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The Cryosphere An interactive open-access journal of the European Geosciences Union
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Preprints
https://doi.org/10.5194/tc-2020-161
© Author(s) 2020. This work is distributed under
the Creative Commons Attribution 4.0 License.
https://doi.org/10.5194/tc-2020-161
© Author(s) 2020. This work is distributed under
the Creative Commons Attribution 4.0 License.

  13 Jul 2020

13 Jul 2020

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This preprint is currently under review for the journal TC.

Continuous in situ measurements of anchor ice formation, growth and release

Tadros R. Ghobrial1 and Mark R. Loewen2 Tadros R. Ghobrial and Mark R. Loewen
  • 1Department of Civil and Water Engineering, Laval University, Quebec, G1V 0A6, Canada
  • 2Department of Civil and Environmental Engineering, University of Alberta, Edmonton, T6G 1H9, Canada

Abstract. In northern rivers, turbulent water becomes supercooled (i.e. cooled to slightly below 0 °C) when exposed to freezing air temperatures. In supercooled water, frazil (small ice disks) crystals are generated in the water column and anchor ice starts to form on the bed. Two anchor ice formation mechanisms have been reported in the literature: either by the accumulation of suspended frazil particles, which are adhesive (sticky) in nature, on the river bed; or by in situ growth of ice crystals on the bed material. Once anchor ice has formed on the bed, the accumulation typically continues to grow (either due to further frazil accumulation and/or crystal growth) until release occurs due to mechanical (shear force by the flow or buoyancy of the accumulation) or thermal (warming of the water column which weakens the ice-substrate bond) forcing or a combination of the two. Although detailed laboratory experiments have been reported to study anchor ice, but very few field measurements of anchor ice processes have been reported. These measurements have relied on either sampling anchor ice accumulations from the river bed, or qualitatively describing the observed formation and release. In this study, a custom-built imaging system (camera and lighting) was developed to capture high-resolution digital images of anchor ice formation and release on the river bed. A total of six anchor ice events were successfully captured in the time-lapse images and for the first time, the different initiation, growth and release mechanisms were measured in the field. Four stages of the anchor ice cycle were identified, namely: Stage 1: initiation by in situ crystal growth, Stage 2: transitional phase, Stage 3: linear growth, and Stage 4: release phase. Anchor ice initiation due to in situ growth was observed in three events and in the remainder the accumulation appeared to be initiated by frazil deposition. The Stage 1 growth rates ranged from 1.3 to 2.0 cm/hr and the Stage 2 and 3 growth rates varied from 0.3 to 0.9 cm/hr. Anchor ice was observed releasing from the bed in three modes referred to as lifting, shearing and rapid.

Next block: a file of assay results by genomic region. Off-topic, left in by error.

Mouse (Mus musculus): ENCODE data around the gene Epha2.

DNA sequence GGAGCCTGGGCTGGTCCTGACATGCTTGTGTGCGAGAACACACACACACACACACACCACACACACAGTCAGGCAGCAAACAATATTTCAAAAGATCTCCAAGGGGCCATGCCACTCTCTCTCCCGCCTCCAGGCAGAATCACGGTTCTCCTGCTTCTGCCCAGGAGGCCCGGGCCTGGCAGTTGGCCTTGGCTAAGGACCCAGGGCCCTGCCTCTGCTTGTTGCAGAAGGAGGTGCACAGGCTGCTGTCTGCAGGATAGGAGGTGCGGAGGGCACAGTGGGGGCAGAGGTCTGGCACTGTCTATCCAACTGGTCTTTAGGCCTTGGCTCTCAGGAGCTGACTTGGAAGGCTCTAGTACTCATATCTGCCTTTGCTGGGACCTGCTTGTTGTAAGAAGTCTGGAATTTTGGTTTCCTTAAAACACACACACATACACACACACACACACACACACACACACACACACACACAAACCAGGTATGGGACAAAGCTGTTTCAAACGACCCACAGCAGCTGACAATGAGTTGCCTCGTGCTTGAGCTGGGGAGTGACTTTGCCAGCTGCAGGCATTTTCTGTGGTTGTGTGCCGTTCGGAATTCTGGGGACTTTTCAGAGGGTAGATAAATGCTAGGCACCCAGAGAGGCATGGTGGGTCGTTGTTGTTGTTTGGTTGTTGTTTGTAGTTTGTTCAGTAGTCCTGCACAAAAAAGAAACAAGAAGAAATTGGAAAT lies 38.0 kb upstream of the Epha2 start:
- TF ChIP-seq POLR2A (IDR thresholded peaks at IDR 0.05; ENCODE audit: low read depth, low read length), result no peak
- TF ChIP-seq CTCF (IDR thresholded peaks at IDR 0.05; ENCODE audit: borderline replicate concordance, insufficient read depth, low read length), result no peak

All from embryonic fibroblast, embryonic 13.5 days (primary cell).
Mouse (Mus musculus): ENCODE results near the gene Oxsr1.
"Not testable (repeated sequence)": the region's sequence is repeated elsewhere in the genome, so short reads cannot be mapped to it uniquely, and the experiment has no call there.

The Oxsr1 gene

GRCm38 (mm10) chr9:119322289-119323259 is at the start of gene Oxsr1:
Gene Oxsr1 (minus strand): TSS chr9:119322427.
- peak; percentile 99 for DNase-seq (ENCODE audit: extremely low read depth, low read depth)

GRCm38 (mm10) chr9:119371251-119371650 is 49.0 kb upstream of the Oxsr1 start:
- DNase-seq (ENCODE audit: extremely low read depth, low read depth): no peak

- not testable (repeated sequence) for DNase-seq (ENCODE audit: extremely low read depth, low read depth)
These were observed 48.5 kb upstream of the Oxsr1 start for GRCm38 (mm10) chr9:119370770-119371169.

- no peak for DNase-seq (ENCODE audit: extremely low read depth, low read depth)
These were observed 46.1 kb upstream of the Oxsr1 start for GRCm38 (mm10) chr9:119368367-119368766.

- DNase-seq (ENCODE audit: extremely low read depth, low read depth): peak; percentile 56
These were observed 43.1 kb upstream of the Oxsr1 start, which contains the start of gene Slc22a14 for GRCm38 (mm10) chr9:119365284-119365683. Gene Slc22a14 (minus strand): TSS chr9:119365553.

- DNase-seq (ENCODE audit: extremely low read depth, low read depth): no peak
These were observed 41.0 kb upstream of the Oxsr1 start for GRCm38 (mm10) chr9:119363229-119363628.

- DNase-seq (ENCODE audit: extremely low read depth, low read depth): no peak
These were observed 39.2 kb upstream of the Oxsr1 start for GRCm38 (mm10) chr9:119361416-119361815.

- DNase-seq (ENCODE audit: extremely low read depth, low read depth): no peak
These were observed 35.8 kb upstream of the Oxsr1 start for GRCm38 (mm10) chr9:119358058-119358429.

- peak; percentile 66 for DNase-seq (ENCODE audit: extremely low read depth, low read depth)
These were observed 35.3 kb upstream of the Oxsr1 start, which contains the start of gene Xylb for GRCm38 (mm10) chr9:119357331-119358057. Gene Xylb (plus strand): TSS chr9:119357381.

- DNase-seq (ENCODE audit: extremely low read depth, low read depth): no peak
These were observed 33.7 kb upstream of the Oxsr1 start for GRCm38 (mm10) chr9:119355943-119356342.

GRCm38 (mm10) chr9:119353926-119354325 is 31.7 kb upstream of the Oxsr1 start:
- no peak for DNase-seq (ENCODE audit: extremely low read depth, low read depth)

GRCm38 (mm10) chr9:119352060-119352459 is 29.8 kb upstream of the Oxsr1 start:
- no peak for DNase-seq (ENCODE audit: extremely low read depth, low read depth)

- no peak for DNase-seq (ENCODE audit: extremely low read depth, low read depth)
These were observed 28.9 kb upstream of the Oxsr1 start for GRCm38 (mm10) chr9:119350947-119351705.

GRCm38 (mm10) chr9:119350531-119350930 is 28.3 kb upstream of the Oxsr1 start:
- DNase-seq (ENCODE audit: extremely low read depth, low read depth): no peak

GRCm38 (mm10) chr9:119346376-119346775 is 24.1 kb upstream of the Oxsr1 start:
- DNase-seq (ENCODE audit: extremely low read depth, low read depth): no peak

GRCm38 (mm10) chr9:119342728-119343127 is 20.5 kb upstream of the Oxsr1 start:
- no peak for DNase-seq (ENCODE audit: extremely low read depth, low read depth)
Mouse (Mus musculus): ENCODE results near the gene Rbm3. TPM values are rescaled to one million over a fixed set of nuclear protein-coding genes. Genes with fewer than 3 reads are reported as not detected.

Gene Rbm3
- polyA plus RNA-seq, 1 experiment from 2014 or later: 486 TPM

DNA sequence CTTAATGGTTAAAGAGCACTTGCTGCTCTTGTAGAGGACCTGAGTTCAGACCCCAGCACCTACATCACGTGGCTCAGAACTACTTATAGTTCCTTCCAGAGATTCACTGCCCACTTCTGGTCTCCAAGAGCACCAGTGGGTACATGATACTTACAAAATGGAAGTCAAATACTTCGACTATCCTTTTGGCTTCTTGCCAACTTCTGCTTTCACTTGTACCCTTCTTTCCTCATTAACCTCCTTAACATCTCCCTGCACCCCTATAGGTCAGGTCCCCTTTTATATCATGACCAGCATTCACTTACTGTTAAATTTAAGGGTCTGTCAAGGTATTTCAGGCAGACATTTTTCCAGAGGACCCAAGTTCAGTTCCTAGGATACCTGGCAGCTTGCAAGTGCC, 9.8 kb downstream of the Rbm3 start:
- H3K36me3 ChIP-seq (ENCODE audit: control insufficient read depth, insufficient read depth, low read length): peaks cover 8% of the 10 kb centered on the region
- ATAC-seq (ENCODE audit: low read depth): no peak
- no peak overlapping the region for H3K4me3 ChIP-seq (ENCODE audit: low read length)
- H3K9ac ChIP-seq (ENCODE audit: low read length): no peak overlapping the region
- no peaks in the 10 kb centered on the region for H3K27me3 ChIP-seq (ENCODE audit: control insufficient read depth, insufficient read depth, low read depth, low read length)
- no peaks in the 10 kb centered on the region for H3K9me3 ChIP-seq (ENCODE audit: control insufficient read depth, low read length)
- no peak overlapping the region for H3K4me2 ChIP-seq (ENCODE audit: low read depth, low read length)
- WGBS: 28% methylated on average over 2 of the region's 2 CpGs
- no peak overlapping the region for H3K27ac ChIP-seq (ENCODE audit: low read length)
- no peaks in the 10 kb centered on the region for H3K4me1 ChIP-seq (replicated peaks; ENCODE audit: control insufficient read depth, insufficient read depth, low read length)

Tadros R. Ghobrial and Mark R. Loewen

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Tadros R. Ghobrial and Mark R. Loewen

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Continuous In-situ Measurements of Anchor Ice Formation, Growth and Release Mechanisms in Rivers Tadros Ghobrial; Mark Loewen https://doi.org/10.7939/DVN/6X5ATL

Tadros R. Ghobrial and Mark R. Loewen

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Short summary
Anchor ice typically forms on river beds during freeze-up and can alter river ice regime. Most of the detailed knowledge on anchor ice mechanism has been attributed to lab experiments. This study presents for the first time, insights into anchor ice initiation, growth, and release in rivers using an underwater camera system. Four stages of growth and modes of release have been identified. These results will improve modeling capabilities in predicting the effect of anchor ice on river ice regime.
Anchor ice typically forms on river beds during freeze-up and can alter river ice regime. Most...
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